Sport@COP +Australian Sport
Updated: Oct 30, 2021
What is COP26, why does it matter to sport?
Having a clean, healthy and sustainable environment is a human right.
Without a clean, healthy and sustainable environment access to sport, and the physical and mental health benefits it provides, are compromised. Already climate disruption is challenging the resilience of sport and impacting the safe and equitable delivery of the games we love to play. With every degree of warming sports natural, social and economic ecosystems are stretched. In scenarios above 2 degrees of warming delivery of sport will be severely effected.
At COP26 world leaders will converge in Glasgow to renew commitments and targets to combat climate change and protect the future. It is regarded globally as one of the last opportunities for collective international action to stop runaway climate change.
To put the urgency for brave climate action by 2030 into perspective, from November 1, 2021 to Dec 31st 2030, is 8 years and 2 months. Two Olympic cycles. We need a great come back, this is not a long time for a world team to find form in this race we must win.
At Green Planet Sport one of our goals is to support sports to find a clear path to understanding and tackling climate change to support a world where healthy environments and connected communities provide a foundation for the natural world and the sports world to thrive.
We understand that while managing life in the pandemic you may not have been able to connect to what COP26 is all about and why it matters to the Australian sports community. If you have, it may feel overwhelming to know where to best put your energy or find your voice as an fan, athlete, official, administrator or broadcaster.
Green Planet Sport has put together some tips below on how to engage with the COP26 climate conversations and be part of the team that is playing for a better climate future through sustainable sport action.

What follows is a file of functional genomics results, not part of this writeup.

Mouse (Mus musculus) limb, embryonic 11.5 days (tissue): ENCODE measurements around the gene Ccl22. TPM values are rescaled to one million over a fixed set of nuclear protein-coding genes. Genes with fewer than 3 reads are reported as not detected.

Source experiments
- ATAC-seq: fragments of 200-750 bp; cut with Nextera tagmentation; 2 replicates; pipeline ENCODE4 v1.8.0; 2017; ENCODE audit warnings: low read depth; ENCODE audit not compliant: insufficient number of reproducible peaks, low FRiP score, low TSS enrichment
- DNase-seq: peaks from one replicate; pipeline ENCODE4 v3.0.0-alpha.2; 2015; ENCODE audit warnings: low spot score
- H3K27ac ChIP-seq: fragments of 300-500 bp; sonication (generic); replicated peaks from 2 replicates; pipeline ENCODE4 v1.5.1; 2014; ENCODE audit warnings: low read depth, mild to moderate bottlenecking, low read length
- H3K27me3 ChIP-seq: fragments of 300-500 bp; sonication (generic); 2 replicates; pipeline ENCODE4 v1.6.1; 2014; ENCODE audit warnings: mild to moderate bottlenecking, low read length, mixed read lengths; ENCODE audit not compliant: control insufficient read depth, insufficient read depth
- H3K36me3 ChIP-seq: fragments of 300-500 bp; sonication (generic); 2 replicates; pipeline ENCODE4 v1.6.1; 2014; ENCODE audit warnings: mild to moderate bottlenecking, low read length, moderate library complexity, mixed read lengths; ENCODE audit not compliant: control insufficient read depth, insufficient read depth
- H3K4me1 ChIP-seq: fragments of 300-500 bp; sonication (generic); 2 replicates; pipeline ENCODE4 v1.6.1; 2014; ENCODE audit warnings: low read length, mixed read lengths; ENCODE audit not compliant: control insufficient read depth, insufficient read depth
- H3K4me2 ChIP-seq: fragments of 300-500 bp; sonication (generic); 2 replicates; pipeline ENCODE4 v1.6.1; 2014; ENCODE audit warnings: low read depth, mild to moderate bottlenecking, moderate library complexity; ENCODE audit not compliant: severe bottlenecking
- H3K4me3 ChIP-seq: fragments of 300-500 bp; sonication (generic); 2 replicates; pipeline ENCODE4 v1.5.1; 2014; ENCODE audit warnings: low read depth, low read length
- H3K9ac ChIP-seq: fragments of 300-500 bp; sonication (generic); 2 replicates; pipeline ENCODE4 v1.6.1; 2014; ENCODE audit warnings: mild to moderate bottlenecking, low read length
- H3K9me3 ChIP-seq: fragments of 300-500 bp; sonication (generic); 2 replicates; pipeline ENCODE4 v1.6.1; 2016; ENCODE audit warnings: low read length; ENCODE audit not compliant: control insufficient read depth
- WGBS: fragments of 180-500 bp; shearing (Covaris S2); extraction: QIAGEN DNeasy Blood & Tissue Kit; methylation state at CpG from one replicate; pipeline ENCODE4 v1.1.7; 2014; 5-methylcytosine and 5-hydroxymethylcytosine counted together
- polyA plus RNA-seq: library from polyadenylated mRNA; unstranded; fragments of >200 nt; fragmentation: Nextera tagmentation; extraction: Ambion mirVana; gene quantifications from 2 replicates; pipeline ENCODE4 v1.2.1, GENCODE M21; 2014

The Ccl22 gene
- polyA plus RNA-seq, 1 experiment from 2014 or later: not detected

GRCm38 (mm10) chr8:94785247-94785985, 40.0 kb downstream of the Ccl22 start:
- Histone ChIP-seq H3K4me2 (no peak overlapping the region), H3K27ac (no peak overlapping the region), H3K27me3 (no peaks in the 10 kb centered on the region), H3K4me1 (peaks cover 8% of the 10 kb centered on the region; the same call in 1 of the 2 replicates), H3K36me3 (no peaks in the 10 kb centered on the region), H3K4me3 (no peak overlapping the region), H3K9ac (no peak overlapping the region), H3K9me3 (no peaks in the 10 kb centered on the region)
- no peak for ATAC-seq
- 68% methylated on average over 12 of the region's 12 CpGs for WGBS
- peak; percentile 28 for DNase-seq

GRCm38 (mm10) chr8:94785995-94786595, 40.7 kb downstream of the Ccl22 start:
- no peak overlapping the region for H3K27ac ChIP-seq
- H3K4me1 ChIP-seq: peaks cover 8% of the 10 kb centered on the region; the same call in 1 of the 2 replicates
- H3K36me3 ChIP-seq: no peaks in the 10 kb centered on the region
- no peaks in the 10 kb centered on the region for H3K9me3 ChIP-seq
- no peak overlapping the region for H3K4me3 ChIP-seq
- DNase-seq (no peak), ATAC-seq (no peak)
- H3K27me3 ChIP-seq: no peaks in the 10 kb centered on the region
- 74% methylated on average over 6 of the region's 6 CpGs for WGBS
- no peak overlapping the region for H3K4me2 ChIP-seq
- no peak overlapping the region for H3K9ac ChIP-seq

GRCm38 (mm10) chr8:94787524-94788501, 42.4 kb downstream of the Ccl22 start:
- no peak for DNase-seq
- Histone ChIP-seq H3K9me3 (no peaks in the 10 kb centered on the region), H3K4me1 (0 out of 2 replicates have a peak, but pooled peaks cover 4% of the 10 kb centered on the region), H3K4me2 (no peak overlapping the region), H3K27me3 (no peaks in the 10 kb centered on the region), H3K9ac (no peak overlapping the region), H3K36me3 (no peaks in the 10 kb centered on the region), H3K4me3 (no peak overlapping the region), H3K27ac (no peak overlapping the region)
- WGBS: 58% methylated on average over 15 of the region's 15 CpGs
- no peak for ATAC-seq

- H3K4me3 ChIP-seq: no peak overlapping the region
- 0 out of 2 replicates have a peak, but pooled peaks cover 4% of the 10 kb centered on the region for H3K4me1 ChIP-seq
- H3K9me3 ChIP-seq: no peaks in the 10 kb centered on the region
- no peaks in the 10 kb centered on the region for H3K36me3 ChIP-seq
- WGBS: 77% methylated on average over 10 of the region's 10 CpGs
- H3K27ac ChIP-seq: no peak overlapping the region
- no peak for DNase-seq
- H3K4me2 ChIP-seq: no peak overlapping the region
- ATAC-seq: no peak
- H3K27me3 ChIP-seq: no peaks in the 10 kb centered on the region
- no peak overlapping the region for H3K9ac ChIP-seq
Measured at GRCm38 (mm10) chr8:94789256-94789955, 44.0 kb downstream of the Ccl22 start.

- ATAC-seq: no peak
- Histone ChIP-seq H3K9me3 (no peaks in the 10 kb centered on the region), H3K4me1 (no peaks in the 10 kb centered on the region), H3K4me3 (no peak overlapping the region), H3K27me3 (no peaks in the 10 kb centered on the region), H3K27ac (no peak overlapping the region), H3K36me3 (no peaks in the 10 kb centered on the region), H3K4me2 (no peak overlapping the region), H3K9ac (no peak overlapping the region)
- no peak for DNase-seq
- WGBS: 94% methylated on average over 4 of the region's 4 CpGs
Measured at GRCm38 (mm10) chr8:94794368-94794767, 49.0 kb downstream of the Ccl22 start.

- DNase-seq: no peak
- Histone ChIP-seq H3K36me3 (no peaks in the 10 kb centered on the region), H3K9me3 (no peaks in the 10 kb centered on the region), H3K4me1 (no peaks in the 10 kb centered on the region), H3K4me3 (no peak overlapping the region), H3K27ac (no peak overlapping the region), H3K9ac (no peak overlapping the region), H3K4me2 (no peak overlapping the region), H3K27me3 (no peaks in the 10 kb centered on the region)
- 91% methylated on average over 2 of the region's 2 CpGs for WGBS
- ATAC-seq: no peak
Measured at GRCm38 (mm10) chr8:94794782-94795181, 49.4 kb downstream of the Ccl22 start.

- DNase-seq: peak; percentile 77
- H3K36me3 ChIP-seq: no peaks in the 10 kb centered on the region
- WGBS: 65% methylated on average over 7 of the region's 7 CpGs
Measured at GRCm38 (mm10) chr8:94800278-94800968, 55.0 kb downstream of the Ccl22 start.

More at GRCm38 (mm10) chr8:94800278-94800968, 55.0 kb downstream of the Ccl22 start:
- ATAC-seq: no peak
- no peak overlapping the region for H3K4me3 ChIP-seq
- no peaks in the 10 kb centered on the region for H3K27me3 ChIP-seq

So, engage in COP26. Be part of the action! Join, pledge, support and be political in Australia and at Glasgow.
Use the stories we have of the joy and power of sport to change lives to evoke political and public will, to keep warming below 1.5 degrees.
“COP26 is the Olympics of climate change, lets hope we come home with a gold medal” Zali Steggal, Smart Energy Council Conference, 2021.
Be part of the action!
Register for Sport@COP events. Sport@COP will provide the sports community with an on-the-ground presence in Glasgow throughout much of the conference, thanks in large part to the efforts of two green-sports leaders: Madeleine "Maddy" Orr, founder of the Sport Ecology Group and an EcoAthletes advisory board member, and Aileen McManamon, founder of 5T Sports. Virtual options are also available.
Another way to keep up to date with events being led by the sports sector at COP26 follow Sports Positive through your socials, they have put together a list COP26 sport events, both live and virtual. Sports Positive and the organisations founder, Claire Poole, are part of the active and experienced international team representing sport and bringing the world of sport together to tackle climate change.
Sign the EcoAthletes Sports Community COP26 Manifesto calling for action on climate change from a collaboration of international athletes, teams and thought leaders, it will be presented to the powers-that-be at the conference. The Manifesto is designed to provide a voice for those present and those unable to attend the conference. Green Planet Sport has signed and supported the manifesto. We encourage the Australian Sports community to get behind this manifesto and sign on. If you are working with sports leaders and groups in the Pacific Islands please also support them to have a voice. Due to the pandemic Pacific Island nations, our neighbors and partners in sport, will be under represented in Glasgow.
Join up, sign up, support and pledge
There are lots of other opportunities to join, sign up and pledge to amplify your individual or organisational voice as a collective. These organisations amplify the voice of sport, for those new to the space they help you find your voice on climate action, they will be your coach.
AFLP4CA, you can join if you are AFLM or AFLW Player, they seek to normalise climate action within the AFL community
If you are a current or retired national or international athlete you can join Eco Athletes.
If you are a player of the World Game Football (Soccer) you can join Morton Thorsby at We Play Green
Sports Environment Alliance Australia has a team of athlete ambassadors you can find out more by contacting SEA through their website
Being part of one group does not mean you can’t be part of another. All of these groups offer different amounts of training, support and connections into the world of climate action and sustainable sport.
Sports Broadcasters also have a significant role to play. Working in Australian Sports media? Be well informed so you can talk about climate change, support athletes and sports who are working positively in the space and respectfully challenge those who can do more. We are always #StrongerTogether when working toward raising awareness and normalising climate action in the sport community.